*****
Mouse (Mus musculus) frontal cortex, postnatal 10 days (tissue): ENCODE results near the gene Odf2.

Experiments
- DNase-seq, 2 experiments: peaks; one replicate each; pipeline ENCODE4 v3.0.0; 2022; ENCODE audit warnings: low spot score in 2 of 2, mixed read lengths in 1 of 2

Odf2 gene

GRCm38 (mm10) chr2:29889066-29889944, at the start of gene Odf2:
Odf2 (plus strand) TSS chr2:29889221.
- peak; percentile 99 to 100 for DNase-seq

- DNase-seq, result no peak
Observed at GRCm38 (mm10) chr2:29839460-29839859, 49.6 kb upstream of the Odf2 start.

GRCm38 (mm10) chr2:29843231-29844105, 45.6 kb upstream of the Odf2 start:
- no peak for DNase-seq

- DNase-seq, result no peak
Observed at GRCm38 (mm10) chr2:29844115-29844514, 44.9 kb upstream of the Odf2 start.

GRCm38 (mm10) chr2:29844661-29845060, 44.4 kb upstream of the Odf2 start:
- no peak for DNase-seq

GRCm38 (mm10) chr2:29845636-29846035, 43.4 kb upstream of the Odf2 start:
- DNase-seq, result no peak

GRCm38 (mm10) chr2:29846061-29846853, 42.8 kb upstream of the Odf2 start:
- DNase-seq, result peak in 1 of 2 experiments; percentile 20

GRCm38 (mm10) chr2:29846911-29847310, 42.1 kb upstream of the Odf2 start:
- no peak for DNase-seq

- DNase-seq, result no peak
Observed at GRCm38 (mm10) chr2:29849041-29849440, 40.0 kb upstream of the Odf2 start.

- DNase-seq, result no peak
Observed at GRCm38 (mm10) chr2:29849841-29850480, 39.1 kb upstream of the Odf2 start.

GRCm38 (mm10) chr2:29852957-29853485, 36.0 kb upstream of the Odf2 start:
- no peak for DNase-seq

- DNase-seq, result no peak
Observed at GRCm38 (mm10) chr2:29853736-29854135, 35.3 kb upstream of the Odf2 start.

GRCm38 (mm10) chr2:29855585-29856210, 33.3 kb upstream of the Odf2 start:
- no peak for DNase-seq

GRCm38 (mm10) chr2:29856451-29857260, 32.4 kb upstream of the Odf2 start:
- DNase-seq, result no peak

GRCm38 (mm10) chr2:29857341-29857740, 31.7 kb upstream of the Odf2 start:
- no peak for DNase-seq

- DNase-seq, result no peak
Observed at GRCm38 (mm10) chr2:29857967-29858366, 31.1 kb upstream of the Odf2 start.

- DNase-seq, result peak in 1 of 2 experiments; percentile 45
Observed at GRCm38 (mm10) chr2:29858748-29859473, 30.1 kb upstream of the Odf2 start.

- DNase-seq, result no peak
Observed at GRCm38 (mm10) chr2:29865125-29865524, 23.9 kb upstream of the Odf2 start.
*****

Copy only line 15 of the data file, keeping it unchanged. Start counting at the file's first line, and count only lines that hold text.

- no peak for DNase-seq